These are enterprise social networking stories, with the exception of GE's Access GE customer community and Macquarie Group's social media participation program for financial advisers. GE is pursuing the broader vision of social business that spans both internal and external collaboration, working with Salesforce.com to enhance its Chatter tool to be able to address customer communities as well as internal collaboration.
These are really my picks, as the social business chair for E2, since I didn't enlist anyone to help with the judging this time. However, I had some serious debates with myself over the ranking and consider State Street and Unisys essentially tied, each with a great story to tell. The decision came down to a prejudice: I always think technology companies like Unisys ought to make effective use of technology, more so than the rest of us, and so I gave the edge to State Street as a company not in the technology business, but seeking to use it effectively.
We published a call for nominations in February and extended the deadline for nominations into May in search of more and better entries. I also invited entries from some of the organizations, such as Mercer, which I connected with through research for my Social Collaboration for Dummies book, which will be coming out later this year.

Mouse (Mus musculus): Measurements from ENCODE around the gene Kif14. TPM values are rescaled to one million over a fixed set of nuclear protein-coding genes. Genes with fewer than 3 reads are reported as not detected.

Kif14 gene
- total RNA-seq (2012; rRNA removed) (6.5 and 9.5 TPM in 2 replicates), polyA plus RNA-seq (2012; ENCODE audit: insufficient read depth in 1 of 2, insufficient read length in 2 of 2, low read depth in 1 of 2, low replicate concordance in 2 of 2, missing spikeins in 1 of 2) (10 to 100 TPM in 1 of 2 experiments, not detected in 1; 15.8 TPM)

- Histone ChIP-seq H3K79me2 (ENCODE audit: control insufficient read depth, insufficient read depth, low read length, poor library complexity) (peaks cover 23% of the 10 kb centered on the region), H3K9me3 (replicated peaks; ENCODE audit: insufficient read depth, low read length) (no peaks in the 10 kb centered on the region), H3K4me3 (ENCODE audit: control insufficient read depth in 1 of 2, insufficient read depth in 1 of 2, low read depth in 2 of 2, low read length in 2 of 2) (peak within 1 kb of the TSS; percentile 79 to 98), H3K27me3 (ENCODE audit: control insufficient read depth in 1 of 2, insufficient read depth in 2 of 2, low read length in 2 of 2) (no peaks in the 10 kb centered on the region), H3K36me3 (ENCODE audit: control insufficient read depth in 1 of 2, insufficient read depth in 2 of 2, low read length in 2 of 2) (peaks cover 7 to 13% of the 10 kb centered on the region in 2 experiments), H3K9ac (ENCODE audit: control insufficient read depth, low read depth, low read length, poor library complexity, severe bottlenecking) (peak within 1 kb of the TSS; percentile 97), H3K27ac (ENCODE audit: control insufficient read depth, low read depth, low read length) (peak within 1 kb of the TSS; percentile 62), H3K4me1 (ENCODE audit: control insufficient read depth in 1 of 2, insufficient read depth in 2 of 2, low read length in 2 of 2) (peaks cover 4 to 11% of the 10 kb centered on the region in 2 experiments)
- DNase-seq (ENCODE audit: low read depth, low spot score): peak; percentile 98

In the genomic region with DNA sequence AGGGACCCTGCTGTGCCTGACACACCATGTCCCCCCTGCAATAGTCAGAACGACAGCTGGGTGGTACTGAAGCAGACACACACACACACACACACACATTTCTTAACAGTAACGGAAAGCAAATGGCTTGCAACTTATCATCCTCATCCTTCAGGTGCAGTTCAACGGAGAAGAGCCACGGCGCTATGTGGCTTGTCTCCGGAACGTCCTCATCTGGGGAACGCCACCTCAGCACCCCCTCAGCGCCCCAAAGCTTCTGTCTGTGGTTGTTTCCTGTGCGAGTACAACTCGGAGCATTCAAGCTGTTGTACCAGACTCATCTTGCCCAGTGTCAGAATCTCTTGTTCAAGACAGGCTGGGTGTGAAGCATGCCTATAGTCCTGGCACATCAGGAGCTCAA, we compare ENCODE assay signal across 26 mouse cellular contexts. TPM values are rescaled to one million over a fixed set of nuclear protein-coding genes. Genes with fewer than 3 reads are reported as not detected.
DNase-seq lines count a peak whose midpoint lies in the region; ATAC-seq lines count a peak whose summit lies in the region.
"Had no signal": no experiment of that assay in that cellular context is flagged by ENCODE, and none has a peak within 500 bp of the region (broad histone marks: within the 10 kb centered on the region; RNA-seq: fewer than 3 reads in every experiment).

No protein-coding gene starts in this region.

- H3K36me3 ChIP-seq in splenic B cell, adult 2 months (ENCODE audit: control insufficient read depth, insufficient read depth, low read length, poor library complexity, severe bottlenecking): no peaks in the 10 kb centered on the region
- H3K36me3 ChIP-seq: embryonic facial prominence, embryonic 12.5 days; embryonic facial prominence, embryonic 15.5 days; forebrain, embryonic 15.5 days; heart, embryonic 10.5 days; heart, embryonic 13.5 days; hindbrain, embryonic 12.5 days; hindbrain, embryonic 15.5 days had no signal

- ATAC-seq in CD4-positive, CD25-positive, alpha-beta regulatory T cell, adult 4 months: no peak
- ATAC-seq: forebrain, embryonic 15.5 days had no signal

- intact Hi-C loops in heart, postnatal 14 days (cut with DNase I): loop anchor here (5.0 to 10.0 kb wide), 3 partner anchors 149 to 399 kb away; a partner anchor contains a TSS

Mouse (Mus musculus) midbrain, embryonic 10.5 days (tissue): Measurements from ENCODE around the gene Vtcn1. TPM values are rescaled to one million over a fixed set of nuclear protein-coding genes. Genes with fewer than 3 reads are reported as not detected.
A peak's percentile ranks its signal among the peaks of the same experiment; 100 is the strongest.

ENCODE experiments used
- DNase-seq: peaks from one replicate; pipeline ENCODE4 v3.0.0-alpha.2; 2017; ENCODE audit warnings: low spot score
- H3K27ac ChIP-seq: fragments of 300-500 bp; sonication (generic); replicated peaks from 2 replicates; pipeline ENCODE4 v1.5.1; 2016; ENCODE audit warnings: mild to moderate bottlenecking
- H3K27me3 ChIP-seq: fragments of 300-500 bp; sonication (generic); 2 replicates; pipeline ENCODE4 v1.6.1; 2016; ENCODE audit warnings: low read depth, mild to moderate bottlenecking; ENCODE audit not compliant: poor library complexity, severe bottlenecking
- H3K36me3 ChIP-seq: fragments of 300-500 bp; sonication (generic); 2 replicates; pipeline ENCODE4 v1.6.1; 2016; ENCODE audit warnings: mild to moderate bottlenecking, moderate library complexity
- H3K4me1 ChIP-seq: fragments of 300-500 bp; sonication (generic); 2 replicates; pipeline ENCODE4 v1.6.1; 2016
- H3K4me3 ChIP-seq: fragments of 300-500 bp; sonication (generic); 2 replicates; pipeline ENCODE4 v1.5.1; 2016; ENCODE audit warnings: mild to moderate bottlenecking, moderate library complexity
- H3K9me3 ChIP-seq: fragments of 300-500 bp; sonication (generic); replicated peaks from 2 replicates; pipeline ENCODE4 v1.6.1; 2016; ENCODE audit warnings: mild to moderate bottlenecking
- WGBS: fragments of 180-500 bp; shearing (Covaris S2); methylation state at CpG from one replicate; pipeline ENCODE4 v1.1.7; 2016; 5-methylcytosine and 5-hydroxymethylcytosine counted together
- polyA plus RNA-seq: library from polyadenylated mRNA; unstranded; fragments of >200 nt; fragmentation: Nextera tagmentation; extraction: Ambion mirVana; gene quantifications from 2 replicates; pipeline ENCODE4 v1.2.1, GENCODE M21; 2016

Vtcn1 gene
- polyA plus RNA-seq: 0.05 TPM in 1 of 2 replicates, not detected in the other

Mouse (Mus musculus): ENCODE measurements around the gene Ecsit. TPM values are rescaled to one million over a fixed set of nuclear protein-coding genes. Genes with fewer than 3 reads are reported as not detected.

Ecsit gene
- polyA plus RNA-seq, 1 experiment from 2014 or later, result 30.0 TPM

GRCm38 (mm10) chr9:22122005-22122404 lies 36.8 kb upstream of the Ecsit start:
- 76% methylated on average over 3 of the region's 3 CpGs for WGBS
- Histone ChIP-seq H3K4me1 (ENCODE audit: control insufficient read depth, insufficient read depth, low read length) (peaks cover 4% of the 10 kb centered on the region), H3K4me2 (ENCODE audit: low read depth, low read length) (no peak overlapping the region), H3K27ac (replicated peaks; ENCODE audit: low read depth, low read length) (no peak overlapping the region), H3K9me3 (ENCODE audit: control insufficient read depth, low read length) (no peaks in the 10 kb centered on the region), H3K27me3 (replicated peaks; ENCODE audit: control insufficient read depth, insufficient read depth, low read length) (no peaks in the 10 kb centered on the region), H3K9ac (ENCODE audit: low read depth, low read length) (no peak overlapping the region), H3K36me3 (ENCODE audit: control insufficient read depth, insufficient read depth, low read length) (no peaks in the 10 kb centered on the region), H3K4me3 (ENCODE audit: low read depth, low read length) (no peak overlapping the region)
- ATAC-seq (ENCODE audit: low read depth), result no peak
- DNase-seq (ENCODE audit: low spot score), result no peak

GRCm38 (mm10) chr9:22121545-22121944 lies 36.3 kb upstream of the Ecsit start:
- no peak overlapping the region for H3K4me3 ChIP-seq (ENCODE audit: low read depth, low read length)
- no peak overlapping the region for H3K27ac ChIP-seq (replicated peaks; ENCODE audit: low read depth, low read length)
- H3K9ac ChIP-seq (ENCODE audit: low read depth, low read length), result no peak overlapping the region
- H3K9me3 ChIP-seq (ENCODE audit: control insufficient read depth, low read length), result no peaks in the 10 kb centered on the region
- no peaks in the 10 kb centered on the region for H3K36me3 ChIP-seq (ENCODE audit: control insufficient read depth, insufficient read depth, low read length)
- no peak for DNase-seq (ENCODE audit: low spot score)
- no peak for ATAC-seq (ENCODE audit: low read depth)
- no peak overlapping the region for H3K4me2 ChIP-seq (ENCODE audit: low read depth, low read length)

By the way, this wasn't supposed to be a contest for vendors, but NewsGator deserves some sort of prize for motivating and mobilizing the members of its community to submit nominations. State Street, Unisys, Mercer and the Children's Hospital of Philadelphia all use the combination of Microsoft SharePoint and NewsGator Social Sites to power social collaboration networks for their employees. They also had good stories to tell about translating social business theory into practice.
Besides, the ability to coordinate action as a community is part of what makes a social business, so I couldn't hold that against them. If you want to be recognized, it helps to speak up. Social business leaders can't be shy.
Read on for more about organizations and their leaders who have something to boast about.
InformationWeek Tech Digest, Nov. 10, 2014Just 30% of respondents to our new survey say their companies are very or extremely effective at identifying critical data and analyzing it to make decisions, down from 42% in 2013. What gives?